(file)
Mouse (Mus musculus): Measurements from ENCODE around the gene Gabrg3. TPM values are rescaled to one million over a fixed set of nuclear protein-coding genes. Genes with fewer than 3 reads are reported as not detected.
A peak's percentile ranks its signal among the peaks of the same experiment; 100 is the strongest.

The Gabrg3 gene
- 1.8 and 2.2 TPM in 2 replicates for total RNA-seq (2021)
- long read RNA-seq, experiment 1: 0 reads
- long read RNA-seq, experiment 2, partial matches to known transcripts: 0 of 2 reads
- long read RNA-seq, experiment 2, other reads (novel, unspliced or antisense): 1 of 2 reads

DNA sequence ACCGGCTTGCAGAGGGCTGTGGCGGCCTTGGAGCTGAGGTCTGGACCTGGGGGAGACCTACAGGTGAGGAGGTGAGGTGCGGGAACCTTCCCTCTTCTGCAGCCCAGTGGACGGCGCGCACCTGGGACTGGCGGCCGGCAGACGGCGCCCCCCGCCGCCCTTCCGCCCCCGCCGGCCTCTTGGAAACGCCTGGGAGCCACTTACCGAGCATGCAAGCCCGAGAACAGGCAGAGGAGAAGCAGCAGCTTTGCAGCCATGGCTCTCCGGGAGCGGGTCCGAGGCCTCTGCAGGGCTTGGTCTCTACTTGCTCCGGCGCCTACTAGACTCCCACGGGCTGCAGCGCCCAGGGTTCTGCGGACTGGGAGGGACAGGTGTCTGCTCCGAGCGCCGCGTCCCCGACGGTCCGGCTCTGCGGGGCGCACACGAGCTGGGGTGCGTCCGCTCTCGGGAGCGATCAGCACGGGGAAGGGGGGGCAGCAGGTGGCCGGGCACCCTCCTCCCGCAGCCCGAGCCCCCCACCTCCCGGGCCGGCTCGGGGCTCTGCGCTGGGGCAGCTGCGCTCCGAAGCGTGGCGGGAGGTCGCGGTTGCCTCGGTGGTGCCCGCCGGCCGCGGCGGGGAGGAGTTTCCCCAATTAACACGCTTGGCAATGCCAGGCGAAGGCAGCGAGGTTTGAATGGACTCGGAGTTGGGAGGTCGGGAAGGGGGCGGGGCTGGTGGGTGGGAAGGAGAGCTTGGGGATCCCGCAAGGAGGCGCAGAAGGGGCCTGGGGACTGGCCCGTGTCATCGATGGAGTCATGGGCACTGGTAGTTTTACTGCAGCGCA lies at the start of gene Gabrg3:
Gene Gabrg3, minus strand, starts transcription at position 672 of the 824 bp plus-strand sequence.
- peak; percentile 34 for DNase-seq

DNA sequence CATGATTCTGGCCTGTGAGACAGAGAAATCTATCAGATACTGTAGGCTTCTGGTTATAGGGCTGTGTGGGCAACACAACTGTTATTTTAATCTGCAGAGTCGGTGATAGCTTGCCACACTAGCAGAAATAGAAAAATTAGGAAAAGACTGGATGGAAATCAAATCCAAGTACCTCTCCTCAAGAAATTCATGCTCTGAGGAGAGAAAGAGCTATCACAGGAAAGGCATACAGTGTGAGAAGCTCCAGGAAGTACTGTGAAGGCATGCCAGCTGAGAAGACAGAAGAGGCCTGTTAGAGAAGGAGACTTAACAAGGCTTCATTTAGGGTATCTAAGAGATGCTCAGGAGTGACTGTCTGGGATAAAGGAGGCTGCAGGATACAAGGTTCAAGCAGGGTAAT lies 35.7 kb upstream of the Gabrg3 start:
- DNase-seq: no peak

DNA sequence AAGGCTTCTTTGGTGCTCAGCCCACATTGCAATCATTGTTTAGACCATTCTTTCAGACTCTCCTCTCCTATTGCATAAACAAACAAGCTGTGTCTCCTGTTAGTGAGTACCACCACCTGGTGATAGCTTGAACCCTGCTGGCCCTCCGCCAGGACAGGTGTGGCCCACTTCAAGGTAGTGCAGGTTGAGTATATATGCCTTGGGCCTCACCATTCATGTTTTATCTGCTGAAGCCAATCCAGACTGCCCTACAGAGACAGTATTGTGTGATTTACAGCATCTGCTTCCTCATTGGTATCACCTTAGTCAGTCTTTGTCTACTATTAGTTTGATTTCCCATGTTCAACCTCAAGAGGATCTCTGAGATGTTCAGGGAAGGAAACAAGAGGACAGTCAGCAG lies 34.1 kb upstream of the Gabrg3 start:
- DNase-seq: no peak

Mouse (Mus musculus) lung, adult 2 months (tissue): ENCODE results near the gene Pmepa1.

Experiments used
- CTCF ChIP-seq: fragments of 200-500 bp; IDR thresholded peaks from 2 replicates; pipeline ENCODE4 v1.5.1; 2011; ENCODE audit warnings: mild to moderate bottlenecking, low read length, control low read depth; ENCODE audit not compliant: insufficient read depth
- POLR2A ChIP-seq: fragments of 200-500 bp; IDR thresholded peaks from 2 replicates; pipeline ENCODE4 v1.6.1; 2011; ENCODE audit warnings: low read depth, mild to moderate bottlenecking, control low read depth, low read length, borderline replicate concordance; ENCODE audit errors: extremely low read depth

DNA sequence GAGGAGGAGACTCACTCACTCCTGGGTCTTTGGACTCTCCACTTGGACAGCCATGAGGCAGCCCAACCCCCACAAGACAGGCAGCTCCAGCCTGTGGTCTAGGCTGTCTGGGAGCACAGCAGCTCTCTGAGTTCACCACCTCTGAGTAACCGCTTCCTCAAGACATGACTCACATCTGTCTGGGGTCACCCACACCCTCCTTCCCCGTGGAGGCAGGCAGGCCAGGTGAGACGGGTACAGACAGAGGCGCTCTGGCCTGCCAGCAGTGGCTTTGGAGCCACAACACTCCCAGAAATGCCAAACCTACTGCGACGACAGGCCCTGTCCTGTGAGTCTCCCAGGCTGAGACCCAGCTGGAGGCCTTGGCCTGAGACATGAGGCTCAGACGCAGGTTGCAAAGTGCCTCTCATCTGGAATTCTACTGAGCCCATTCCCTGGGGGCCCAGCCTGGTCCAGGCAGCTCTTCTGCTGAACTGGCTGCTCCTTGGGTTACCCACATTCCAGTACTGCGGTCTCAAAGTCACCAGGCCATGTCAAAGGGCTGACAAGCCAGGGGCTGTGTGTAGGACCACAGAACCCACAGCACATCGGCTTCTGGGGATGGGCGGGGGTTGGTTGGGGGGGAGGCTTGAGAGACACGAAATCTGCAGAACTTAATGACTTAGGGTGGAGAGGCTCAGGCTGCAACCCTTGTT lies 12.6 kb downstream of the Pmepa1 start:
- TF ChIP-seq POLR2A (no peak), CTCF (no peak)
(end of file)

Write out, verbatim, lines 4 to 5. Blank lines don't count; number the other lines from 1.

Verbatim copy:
- 1.8 and 2.2 TPM in 2 replicates for total RNA-seq (2021)
- long read RNA-seq, experiment 1: 0 reads